Sparking a Drive: Car Enthusiasts in 2023

Corey Carmichael
4 min readJul 1, 2023

Over the past few years, dialog in the United States has had a focus on car ownership. Many bring up issues of global warming, noise pollution, public transport, safety. How do these issues get solved and are they really issues at all? This is such a mundane outlook on something that brings joy and freedom to millions world-wide.

Based on the popularity of services like Carvana or even Uber, automobiles are being seen as just a means to an end. And believe me, I’m not trying to be “old man yells at cloud”. I love the straightforward approach of buying a car without dealing with a salesman. Rideshares are easier alternatives to taxi’s. I use them when traveling all the time. This creates a problem.

Car enthusiasts are a dying breed. More and more kids are growing up without the intention of ever owning a car, much less modifying or maintaining said car (although I’ll save that topic for my next article). I’m willing to entertain that this isn’t a bad thing either, but there is a bit of sadness nonetheless.

What it means to be a car enthusiast

A common practice is to ask children what they want to be when they grow up. The answer constantly changes as they get older and experience life. I know my first answer was an architect, but that was short lived. Something that never changed though; I wanted to drive a VW Beetle to work. I couldn’t tell you what it was at the time that spoke to me. Was it the simplistic, beautiful shape? The sound of the tiny flat four? The fact that it was a go-kart for the road probably had a lot to do with it.

Growing up in the 90’s, I witnessed the McLaren F1 break speed records, and automotive legends like Carroll Shelby bring the Dodge Viper to life. I watched the Viper race an F-16 on Ripley’s Believe It or Not. These only increased my interest in cars the older I got.

There’s sentimental values behind these machines that many may not see. I grew up with my grandfather taking me to car shows, usually while trying to convince me that classic GM vehicles were superior to most other vehicles. On top of all the time I got to spend with him, we bonded and shared a passion for simply being around cars. Unfortunately, I missed out on being able to save a lot of the cars he had throughout his lifetime, I’m currently rebuilding his 83 GMC 1500 and I have plans that I know he’d hate.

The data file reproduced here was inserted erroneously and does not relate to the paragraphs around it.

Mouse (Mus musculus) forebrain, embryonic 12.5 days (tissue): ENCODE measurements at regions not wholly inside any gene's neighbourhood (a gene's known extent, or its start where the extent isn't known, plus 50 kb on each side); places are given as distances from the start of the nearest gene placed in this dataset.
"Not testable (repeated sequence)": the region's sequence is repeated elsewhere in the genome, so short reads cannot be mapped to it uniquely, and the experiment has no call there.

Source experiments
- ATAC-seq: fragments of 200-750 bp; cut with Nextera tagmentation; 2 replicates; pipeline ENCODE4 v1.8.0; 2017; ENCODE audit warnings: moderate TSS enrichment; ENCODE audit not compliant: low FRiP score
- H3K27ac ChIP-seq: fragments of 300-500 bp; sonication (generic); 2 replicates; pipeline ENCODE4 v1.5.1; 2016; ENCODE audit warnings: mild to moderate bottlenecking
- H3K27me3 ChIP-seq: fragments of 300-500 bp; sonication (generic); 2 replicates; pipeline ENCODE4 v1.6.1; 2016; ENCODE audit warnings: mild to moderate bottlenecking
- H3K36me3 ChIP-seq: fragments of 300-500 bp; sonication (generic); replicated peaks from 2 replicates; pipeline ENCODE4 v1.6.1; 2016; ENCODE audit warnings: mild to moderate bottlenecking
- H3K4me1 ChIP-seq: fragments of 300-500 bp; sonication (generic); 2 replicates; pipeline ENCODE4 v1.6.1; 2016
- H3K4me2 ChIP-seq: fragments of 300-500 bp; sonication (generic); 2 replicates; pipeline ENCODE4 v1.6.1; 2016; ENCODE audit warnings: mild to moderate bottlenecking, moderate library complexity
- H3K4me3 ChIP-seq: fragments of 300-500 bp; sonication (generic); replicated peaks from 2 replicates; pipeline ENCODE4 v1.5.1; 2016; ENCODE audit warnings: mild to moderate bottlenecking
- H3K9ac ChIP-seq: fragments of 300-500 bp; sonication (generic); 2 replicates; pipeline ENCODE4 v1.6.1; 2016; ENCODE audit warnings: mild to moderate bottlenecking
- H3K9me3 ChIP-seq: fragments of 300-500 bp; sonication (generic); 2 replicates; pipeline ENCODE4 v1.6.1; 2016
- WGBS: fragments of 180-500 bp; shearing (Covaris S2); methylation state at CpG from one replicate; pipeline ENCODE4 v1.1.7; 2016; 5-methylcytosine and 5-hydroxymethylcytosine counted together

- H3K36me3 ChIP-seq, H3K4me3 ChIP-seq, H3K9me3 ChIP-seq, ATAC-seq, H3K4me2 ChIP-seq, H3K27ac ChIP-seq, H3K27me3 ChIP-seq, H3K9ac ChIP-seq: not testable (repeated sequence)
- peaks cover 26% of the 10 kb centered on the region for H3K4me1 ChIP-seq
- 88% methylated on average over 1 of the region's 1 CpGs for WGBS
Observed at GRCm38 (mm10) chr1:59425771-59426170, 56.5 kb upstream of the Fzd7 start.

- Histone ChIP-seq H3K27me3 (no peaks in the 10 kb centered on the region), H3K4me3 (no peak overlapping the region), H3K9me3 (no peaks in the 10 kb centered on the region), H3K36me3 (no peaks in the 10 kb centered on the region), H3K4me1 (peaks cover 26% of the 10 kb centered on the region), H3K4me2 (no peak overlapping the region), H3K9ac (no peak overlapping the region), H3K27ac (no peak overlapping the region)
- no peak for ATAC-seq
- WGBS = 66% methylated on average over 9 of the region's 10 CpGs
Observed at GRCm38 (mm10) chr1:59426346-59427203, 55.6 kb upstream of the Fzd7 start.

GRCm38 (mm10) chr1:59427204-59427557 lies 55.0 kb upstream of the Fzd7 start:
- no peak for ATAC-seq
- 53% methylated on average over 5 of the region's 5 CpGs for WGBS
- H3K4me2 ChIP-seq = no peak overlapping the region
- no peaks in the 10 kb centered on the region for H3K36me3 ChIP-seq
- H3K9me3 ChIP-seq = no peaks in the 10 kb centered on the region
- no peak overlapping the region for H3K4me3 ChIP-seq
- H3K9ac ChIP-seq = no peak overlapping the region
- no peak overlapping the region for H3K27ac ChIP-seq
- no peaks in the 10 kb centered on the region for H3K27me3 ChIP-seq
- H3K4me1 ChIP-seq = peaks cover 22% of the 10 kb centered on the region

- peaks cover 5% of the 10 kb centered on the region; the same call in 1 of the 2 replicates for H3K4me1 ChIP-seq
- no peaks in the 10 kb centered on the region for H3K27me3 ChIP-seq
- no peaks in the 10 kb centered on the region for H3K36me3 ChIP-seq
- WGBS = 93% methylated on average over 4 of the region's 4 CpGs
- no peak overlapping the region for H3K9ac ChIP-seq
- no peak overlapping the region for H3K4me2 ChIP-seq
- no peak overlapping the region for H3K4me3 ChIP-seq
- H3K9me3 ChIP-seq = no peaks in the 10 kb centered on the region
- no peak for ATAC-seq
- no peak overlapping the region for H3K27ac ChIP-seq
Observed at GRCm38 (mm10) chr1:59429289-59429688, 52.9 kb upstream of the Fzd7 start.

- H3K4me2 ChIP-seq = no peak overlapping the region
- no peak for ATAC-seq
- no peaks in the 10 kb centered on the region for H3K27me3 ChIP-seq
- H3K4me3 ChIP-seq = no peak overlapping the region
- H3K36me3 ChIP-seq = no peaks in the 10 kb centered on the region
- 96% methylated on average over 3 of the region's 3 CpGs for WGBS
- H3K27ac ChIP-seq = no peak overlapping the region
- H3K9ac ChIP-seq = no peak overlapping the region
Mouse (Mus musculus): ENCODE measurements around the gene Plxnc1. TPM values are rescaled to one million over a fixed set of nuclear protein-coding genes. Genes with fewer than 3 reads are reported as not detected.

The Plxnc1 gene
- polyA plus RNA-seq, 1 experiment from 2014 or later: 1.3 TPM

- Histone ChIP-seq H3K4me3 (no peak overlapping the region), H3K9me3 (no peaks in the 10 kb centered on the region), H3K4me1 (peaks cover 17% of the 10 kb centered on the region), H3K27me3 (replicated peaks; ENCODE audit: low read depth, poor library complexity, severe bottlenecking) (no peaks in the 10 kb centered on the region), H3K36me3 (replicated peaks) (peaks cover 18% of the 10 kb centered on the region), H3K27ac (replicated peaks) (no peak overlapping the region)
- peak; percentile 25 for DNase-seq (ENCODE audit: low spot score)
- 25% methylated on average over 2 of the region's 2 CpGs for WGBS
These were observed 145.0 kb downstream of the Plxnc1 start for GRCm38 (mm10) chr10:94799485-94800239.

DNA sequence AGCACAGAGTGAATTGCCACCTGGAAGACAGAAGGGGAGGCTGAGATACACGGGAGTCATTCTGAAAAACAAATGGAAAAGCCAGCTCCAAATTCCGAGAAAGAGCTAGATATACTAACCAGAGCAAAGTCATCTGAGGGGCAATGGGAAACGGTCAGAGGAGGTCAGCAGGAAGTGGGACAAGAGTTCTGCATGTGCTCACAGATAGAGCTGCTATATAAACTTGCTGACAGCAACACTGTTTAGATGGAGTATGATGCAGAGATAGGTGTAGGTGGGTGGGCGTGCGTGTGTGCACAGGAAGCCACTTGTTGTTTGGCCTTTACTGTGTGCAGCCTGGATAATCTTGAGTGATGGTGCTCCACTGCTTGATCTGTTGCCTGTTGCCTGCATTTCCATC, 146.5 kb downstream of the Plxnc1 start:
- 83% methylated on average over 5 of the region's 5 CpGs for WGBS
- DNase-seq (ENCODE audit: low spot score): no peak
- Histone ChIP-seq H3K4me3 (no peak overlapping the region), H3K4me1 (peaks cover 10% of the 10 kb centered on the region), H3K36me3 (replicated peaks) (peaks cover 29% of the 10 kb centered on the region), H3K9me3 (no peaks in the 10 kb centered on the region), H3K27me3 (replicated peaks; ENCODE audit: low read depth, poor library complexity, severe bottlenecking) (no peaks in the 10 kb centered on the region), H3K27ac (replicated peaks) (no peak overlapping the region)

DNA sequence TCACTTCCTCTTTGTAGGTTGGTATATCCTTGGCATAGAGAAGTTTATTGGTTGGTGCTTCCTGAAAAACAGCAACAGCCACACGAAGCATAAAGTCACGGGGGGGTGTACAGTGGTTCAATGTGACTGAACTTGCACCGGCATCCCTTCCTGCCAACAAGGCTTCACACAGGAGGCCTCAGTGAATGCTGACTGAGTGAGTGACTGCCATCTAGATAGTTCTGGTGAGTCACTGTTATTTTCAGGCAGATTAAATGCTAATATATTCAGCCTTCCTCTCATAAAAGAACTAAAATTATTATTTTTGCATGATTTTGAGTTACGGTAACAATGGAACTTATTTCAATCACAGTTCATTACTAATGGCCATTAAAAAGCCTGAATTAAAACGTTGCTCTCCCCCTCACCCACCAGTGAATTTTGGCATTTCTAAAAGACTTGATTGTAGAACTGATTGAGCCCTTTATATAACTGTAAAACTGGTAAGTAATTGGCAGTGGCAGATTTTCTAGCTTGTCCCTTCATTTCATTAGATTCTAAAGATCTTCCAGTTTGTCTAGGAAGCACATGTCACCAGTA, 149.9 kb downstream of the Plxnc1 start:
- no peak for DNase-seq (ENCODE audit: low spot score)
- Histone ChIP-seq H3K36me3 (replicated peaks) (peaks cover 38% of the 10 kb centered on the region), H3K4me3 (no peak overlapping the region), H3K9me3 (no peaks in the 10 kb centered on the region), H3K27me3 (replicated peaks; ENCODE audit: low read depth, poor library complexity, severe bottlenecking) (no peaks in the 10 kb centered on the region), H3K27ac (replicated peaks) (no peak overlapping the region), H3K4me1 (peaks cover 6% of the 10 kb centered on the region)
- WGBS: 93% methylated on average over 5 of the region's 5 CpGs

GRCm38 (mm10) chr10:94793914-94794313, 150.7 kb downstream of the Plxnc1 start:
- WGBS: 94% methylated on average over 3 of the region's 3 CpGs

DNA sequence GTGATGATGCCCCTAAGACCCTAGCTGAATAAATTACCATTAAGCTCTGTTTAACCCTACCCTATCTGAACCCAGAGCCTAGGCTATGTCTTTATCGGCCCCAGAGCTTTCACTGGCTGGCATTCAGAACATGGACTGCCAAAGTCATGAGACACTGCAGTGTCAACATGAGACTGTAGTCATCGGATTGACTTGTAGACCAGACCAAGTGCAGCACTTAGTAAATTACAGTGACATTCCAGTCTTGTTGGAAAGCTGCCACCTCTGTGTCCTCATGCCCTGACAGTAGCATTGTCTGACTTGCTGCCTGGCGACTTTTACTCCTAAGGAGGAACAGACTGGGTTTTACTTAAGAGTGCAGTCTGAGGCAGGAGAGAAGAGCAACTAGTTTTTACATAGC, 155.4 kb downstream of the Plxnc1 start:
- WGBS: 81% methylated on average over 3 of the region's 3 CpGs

The Current State of Cars

EVs are the big thing right now. I’ve had my share of experiences with them, and I understand the purposes they serve. Tesla’s certainly have an appeal, from their beginnings of Lotus designed roadsters to their controversial Cybertruck. The lack of real maintenance apart from brakes and tires is certainly a draw for many. And while the impressive acceleration of all the available torque is a ton of fun, EVs as a whole just don’t have the same spark of joy or connection a lot of internal combustion cars do.

Are EVs the answer to the world’s problems? I don’t know. I’m not convinced just yet. Let’s look at Porsche. As a part of VW, the largest automotive manufacturer, Porsche has created a carbon neutral gasoline. Brands like Toyota are still dabbling in hydrogen fuel. Again, old man yelling at cloud, I genuinely hope they find a way to give these newer cars a “soul”.

A Car Enthusiast in the Future

Many gear heads grew up watching Top Gear. A show that revolved around 3 friends experiencing what many of us could only dream of: driving million dollar hypercars across incredible landscapes and driving $500 hunks of metal that should’ve gone into a scrap yard. The latter many of use have experience with. As that show lost its hosts, viewing numbers dwindled lower and lower, which seems to reflect the shrinking number of enthusiasts out there.

But hop on YouTube and there may be more of us out there than it seems. There’s Tavarish, who is rebuilding a viral, flooded McLaren P1 after Hurricane Ian ripped it from a garage. Mike, over at Stanceworks, has built one of the most beautifully controversial Ferrari’s on the internet. Across the pond, Mat Armstrong is rebuilding and modifying cars from all price points. There’s a ton more collecting millions of views and it’s great to witness.

No one wants to see something they have a passion for die. Get out and support your local car shows and automotive events. If you’re in the Atlanta area, you can visit Caffeine and Octane on the first Sunday of every month. It’s one of the largest car shows in the southeast. Looking for something more off-road focused, try Skottles and Bottles (they’re usually using their show to support local charities). Interested in something around speed? Road Atlanta has incredible events year-round. Maybe you’ve never experienced a car apart from your daily commuter. Porsche Experience Center will coach you and let you feel the thrill being the wheel and may just spark a new passion.

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